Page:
Changing hydroclimatic and discharge patterns in the northern Limpopo Basin, Zimbabwe

Love, D and Uhlenbrook, S and Twomlow, S and Van der Zaag, P (2010) Changing hydroclimatic and discharge patterns in the northern Limpopo Basin, Zimbabwe. Water SA, 36 (03). pp. 335-350. ISSN 0378-4738

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Changing regional and global trends in climate and discharge, such as global warming-related declines in annual rainfall in south-eastern Africa, are likely to have a strong influence on water resource availability, and to increase livelihood risk. It is therefore important to characterise such trends. Information can be obtained by examining and comparing the rainfall and runoff records at different locations within a basin. In this study, trends in various parameters of temperature (4 stations), rainfall (10 stations) and discharge (16 stations) from the northern part of the Limpopo Basin, Zimbabwe, were statistically analysed, using the Spearman rank test, the Mann-Kendall test and the Pettitt test. It was determined that rainfall and discharge in the study area have undergone a notable decline since 1980, both in terms of total annual water resources (declines in annual rainfall, annual unit runoff) and in terms of the temporal availability of water (declines in number of rainy days, increases in dry spells, increases in days without flow). Annual rainfall is negatively correlated to an index of the El Niño – Southern Oscillation phenomenon. The main areas of rising risk are an increasing number of dry spells, which is likely to decrease crop yields, and an increasing probability of annual discharge below the long-term average, which could limit blue-water availability. As rainfall continues to decline, it is likely that a multiplier effect will be felt on discharge. Increasing food shortages are a likely consequence of the impact of this declining water resource availability on rain-fed and irrigated agriculture. Declining water resource availability will also further stress urban water supplies, notably those of Zimbabwe's second-largest city of Bulawayo, which depends to a large extent from these water resources and already experiences chronic water shortages.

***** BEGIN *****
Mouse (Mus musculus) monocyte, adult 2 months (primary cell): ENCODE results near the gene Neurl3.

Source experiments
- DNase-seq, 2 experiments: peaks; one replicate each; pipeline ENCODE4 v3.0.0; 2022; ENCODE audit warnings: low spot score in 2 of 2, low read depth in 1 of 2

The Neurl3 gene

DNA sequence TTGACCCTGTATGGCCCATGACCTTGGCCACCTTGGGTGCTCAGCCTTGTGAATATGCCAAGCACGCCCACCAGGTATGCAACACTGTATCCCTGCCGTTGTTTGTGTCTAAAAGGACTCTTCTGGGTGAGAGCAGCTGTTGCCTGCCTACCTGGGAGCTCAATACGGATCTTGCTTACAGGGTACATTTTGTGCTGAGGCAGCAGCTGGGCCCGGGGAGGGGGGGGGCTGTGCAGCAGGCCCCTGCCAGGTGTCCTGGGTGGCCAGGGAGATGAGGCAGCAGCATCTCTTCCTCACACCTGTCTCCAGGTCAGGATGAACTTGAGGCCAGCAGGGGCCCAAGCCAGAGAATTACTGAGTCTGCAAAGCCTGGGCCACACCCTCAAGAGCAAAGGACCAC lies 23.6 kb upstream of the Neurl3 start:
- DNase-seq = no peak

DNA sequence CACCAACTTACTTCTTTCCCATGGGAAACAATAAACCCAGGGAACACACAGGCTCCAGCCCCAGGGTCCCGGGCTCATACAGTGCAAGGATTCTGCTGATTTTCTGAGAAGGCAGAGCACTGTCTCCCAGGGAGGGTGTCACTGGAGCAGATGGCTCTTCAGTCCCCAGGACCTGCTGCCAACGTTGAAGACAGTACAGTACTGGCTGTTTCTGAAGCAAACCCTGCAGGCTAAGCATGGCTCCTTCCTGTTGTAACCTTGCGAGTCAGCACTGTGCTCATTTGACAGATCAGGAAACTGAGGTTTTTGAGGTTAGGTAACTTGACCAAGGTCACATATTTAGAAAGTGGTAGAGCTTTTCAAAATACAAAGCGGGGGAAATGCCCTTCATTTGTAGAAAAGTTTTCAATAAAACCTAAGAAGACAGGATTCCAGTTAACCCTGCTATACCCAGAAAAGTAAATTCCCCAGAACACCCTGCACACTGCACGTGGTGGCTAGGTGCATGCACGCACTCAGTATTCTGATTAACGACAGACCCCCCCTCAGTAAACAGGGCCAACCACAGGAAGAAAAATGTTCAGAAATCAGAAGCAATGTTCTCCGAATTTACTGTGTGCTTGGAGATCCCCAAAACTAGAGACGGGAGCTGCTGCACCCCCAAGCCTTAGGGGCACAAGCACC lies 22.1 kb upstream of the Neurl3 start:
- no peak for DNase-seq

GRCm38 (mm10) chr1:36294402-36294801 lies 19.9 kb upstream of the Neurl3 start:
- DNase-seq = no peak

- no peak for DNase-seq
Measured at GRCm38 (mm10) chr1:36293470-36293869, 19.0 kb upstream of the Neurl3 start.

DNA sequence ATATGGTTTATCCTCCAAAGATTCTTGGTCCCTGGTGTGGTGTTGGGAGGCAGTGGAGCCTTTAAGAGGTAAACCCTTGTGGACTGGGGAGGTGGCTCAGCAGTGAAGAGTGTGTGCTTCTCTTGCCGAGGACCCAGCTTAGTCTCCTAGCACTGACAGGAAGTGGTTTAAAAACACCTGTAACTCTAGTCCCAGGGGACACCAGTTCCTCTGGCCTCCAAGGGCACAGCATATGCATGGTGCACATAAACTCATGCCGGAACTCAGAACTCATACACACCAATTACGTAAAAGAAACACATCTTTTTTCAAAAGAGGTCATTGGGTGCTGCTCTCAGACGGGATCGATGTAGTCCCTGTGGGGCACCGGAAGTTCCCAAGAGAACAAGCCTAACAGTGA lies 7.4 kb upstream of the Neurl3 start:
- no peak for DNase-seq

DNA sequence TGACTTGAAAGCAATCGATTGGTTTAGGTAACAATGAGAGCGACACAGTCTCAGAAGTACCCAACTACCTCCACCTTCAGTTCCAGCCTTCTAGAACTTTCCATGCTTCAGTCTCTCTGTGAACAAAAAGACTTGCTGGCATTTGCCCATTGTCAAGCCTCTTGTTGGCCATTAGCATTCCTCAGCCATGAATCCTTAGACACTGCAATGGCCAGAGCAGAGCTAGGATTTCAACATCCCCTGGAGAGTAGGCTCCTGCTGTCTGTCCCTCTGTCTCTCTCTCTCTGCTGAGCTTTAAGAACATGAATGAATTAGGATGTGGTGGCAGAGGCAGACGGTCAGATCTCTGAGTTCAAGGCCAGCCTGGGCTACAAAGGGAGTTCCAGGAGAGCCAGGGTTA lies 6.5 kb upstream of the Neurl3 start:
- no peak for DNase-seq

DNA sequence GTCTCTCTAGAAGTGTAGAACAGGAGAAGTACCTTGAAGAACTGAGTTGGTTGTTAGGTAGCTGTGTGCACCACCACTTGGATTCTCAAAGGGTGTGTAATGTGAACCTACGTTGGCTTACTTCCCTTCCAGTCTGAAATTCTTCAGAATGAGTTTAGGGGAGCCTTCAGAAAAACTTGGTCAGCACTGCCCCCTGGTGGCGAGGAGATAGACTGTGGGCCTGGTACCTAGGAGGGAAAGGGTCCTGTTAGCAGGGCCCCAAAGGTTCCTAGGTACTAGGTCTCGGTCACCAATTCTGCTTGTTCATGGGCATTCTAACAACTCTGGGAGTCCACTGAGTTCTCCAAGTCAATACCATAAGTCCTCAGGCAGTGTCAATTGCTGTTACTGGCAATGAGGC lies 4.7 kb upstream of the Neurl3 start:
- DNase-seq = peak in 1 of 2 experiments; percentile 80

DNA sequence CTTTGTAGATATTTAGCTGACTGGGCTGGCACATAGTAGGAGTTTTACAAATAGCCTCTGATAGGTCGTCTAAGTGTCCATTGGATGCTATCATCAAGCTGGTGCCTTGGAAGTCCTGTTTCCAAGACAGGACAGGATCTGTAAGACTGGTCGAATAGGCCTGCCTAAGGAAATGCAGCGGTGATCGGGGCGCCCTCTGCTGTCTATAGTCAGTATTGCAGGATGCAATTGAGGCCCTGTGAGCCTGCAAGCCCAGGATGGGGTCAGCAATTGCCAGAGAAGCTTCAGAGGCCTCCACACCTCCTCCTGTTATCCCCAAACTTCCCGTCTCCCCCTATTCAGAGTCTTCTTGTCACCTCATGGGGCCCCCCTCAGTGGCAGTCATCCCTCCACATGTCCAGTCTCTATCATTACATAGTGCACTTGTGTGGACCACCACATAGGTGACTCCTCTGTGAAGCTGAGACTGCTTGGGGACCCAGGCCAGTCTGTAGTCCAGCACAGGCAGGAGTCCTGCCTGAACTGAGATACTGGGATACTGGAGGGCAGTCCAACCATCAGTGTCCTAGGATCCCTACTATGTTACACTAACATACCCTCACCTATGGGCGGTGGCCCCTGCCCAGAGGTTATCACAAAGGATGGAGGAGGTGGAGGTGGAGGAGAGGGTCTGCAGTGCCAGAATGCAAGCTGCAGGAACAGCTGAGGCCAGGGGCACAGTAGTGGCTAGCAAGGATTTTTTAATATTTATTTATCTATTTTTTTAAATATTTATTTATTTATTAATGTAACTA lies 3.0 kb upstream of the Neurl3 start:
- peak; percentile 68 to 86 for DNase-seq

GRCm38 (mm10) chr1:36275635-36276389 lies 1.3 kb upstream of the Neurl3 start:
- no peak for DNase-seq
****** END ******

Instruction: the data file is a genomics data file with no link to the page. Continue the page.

Item Type: Article
Divisions: RP-Resilient Dryland Systems
CRP: CGIAR Research Program on Dryland Systems
Uncontrolled Keywords: Climate variability, Climate change, Discharge analysis, Pettitt test, Rainfall analysis, Water resources, Limpopo Basin, Zimbabwe, Southern Africa
Subjects: Others > Climate Change
Depositing User: Mr Ramesh K
Date Deposited: 07 Apr 2016 08:18
Last Modified: 07 Apr 2016 08:18
Official URL:
Funders: International Foundation for Science
Acknowledgement: This paper is an output of the CGIAR Challenge Programme on Water and Food Project 17 ‘Integrated Water Resource Management for Improved Rural Livelihoods: Managing risk, mitigating drought and improving water productivity in the water scarce Limpopo Basin’ led by WaterNet, with additional funding provided by the International Foundation for Science (Grant W4029-1). The opinions and results presented in this paper are those of the authors and do not necessarily represent the opinions of the donors or participating institutions. Discharge data were provided by the Zimbabwe National Water Authority and climate data by the Department of Meteorological Services, Zimbabwe Ministry of Environment and Tourism. Dr Marieke de Groen and Dr Washington Nyabeze are thanked for useful discussions.
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